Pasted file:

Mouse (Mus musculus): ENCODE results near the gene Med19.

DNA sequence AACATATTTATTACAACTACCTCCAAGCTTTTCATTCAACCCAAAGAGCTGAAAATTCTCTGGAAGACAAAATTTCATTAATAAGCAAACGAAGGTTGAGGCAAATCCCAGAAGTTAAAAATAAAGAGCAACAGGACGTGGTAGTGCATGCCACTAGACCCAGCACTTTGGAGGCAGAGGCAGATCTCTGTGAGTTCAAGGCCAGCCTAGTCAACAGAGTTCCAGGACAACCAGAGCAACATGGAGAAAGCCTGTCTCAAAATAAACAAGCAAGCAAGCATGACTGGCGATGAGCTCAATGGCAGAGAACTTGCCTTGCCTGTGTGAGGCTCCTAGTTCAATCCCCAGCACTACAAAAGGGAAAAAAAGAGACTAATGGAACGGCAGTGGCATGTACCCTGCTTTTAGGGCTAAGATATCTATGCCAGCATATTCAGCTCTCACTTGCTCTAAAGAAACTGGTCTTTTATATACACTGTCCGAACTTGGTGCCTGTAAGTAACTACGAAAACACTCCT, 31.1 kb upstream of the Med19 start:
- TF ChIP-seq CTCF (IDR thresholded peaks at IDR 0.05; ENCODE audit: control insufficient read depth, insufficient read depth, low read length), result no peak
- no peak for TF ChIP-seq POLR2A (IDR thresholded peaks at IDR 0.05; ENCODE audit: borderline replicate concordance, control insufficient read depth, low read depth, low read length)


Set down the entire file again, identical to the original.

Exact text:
Mouse (Mus musculus): ENCODE results near the gene Med19.

DNA sequence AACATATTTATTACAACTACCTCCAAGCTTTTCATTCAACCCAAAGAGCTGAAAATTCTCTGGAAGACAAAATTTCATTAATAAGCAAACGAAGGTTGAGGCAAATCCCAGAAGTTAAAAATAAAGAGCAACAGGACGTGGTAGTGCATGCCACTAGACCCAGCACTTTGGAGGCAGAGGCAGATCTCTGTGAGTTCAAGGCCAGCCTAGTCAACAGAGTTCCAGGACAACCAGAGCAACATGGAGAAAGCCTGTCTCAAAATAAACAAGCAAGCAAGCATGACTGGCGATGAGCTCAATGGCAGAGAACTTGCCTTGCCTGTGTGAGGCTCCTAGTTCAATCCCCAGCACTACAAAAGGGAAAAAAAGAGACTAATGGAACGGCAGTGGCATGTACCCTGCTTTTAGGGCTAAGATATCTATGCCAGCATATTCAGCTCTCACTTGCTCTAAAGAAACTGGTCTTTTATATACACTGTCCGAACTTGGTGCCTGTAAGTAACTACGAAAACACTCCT, 31.1 kb upstream of the Med19 start:
- TF ChIP-seq CTCF (IDR thresholded peaks at IDR 0.05; ENCODE audit: control insufficient read depth, insufficient read depth, low read length), result no peak
- no peak for TF ChIP-seq POLR2A (IDR thresholded peaks at IDR 0.05; ENCODE audit: borderline replicate concordance, control insufficient read depth, low read depth, low read length)